A Wyoming first: No bids for coal mining tract in Powder River Basin

2013-08-21T22:00:00Z 2013-10-06T20:28:04Z A Wyoming first: No bids for coal mining tract in Powder River BasinBy LAURA HANCOCK Star-Tribune staff writer Casper Star-Tribune Online

At 10 a.m. on Wednesday, U.S. Bureau of Land Management employees in Cheyenne gathered to unseal envelopes containing bids and checks from coal companies hoping to score the rights to dig in the Powder River Basin.

But there were no envelopes to open. No companies bid on the coal lease, said BLM spokeswoman Beverly Gorny.

“This is the first time it’s happened in Wyoming,” she said.

Minutes later, Gillette-based Cloud Peak Energy Inc., which owns the mine that had first asked the federal government to lease the coal tract nearly seven years ago, released a statement saying mining the coal wasn’t economical. The tract is near Cloud Peak’s Cordero Rojo mine.

The Maysdorf II North Coal Tract is slightly larger than two square miles and contains 148.6 million tons of mineable coal. The tract is also near the Belle Ayr Mine, owned by Alpha Natural Resources of Bristol, Va., which also didn’t bid.

Cloud Peak CEO Colin Marshall said in the statement that the company evaluated the coal tract and declined to bid due to current coal market conditions and the uncertain political and regulatory environment for coal and coal-fired electricity. Company executives had previously said they were considering reducing production at Cordero Rojo, south of Gillette.

“Due to the configuration of the North tract and surrounding land ownership positions, we believe a significant portion of the BLM’s estimated mineable tons would not be recoverable by us if we were to be the winning bidder in the BLM’s competitive process,” Marshall said in Wednesday’s statement.

The energy value of the coal at Cordero Rojo is about 8,400 British thermal units, which is lower than that of the coal at Cloud Peak’s other mines, Marshall said. The company had previously said it can make more money selling the higher BTU coals.

In July, during a quarterly call with investors, Cloud Peak executives said that they were considering reducing production at the Cordero Rojo mine by 10 million tons a year, beginning in 2015.

“We will continue to evaluate any possible future lease sales by the BLM of these tons in the North tract as market conditions improve,” Marshall said in the statement.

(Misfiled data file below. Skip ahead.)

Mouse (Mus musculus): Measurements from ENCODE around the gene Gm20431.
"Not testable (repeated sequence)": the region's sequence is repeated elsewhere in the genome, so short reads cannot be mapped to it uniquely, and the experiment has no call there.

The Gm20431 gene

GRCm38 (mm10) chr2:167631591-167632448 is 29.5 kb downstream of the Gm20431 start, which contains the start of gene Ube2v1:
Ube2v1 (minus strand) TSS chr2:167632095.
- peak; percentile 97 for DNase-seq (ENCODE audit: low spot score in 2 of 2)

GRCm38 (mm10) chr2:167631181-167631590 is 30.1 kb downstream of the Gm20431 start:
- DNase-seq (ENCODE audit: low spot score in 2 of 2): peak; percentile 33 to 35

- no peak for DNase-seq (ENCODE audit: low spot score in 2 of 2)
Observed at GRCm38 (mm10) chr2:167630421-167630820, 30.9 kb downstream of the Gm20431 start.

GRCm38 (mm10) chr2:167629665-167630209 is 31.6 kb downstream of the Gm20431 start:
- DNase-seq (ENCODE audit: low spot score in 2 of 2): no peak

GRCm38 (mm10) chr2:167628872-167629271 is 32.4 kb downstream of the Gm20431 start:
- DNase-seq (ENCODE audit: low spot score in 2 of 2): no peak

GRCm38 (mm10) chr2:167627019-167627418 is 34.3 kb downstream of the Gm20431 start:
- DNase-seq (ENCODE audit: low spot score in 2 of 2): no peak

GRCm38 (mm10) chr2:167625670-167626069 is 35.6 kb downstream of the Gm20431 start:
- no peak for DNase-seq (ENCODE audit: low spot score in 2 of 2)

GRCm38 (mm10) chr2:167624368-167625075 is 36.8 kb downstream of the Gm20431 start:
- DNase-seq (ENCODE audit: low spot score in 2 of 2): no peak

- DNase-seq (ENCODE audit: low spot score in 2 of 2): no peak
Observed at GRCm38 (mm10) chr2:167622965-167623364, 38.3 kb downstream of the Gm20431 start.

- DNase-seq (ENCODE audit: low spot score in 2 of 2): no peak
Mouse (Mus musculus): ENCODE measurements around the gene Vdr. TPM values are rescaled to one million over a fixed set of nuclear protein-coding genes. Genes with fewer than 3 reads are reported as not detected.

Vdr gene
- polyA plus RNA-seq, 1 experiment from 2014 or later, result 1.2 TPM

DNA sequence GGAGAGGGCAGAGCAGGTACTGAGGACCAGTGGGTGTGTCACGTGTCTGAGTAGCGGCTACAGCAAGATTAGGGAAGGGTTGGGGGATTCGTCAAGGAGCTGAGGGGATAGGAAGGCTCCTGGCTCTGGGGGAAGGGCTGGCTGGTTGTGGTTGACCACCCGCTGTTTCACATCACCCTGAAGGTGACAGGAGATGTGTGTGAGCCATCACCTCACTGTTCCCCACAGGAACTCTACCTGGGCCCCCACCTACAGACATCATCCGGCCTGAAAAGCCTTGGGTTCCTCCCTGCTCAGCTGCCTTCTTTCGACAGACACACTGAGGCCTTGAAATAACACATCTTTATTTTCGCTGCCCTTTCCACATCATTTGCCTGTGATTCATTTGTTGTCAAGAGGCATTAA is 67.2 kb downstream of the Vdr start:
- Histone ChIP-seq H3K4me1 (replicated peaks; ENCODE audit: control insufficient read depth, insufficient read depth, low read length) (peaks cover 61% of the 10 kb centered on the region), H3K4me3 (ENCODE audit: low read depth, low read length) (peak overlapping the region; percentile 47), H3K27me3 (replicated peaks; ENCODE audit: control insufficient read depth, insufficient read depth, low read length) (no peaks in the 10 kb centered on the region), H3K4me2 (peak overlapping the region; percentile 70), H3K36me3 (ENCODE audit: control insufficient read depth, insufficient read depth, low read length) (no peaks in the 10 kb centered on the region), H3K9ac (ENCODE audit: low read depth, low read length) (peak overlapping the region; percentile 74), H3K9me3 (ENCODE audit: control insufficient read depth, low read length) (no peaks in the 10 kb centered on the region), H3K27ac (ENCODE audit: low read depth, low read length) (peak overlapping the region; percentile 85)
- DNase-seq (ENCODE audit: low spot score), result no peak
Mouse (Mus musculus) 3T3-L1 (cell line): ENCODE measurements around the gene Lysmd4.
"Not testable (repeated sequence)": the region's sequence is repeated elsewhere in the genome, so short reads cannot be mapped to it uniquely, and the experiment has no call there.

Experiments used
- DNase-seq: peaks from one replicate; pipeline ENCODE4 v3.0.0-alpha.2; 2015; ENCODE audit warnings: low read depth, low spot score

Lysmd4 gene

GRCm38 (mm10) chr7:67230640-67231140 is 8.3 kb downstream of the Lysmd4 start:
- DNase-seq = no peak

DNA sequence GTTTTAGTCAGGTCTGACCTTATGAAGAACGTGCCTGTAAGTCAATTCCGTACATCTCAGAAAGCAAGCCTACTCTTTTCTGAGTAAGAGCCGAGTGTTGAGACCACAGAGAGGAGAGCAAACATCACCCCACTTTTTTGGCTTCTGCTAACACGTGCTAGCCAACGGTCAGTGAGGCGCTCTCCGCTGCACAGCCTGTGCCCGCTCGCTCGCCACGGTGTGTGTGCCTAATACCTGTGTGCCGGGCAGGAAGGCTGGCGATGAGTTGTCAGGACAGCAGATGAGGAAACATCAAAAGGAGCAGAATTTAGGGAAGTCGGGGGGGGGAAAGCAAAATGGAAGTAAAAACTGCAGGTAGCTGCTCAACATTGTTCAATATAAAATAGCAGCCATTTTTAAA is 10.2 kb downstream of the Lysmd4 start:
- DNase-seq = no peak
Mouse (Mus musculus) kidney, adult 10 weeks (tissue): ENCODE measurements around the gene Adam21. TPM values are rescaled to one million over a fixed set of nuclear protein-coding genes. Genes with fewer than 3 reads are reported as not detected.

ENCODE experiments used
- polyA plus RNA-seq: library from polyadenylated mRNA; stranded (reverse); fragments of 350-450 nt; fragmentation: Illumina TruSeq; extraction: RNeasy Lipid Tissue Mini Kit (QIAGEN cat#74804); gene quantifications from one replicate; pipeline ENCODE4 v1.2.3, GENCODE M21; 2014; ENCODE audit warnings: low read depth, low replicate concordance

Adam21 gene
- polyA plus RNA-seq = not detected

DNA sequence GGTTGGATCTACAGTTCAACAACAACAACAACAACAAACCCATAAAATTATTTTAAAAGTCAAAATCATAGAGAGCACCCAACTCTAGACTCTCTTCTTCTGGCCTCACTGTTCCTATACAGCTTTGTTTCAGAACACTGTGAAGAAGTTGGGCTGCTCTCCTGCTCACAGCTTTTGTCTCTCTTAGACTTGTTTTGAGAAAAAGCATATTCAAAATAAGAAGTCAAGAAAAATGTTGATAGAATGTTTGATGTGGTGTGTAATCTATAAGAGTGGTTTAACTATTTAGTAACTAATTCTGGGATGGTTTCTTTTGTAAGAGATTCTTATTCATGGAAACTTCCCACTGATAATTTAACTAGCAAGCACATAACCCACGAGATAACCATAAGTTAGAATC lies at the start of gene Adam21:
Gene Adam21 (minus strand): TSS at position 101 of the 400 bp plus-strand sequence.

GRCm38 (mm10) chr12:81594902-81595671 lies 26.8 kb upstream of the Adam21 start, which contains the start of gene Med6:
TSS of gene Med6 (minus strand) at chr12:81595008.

In 2012, the mine produced 39.2 million tons of coal, according to the U.S. Mine Safety and Health Administration.

For the mine to continue producing at current levels, Cloud Peak would have to spend a lot of money on equipment and capital costs – including buying a new shovel fleet in 2014 to achieve 2015 production demands, executives said in July.

Current coal prices have been sluggish in part because natural gas prices are low and utilities are choosing to generate power using natural gas.

Gorny of the BLM said Cordero Mining LLC, which is now a subsidiary of Cloud Peak, nominated the tract Aug. 31, 2006. The proposed coal tract was originally 4,654 acres and contained 434 million tons of mineable coal.

BLM employees split the tract into two, which is common “to make sure that what they apply for doesn’t bypass any coal” that a nearby mine would want, Gorny said.

The BLM likes having more than one company bid on coal tracts so that the public, which owns the federal coal, “gets the best value for the resource,” Gorny said.

Although Marshall of Cloud Peak disagreed with the BLM’s assessment of the tons of mineable coal, Gorny said that the BLM decided upon the tract’s boundaries after analysis.

“Certainly, that’s a business decision by them and we believe that the tract as configured certainly was mineable and would be something that would advance their mine,” she said. “So clearly we have a difference of opinion on that.”

The BLM will not have another coal sale on the tract unless a coal mining company asks for one, Gorny said.

Copyright 2015 Casper Star-Tribune Online. All rights reserved. This material may not be published, broadcast, rewritten or redistributed.

(12) Comments

  1. Valerie M Spencer
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    Valerie M Spencer - September 21, 2014 7:48 am
    Thanks for the post Laura. You are good to write about bids for coal mining tract in the Powder River Basin. I see a lot of articles on this but you have a lot of great data to know about it. With all these many people are getting the cheap essay writing service to make their content quality great and to write about this coal issue and the bidding.
  2. stickalose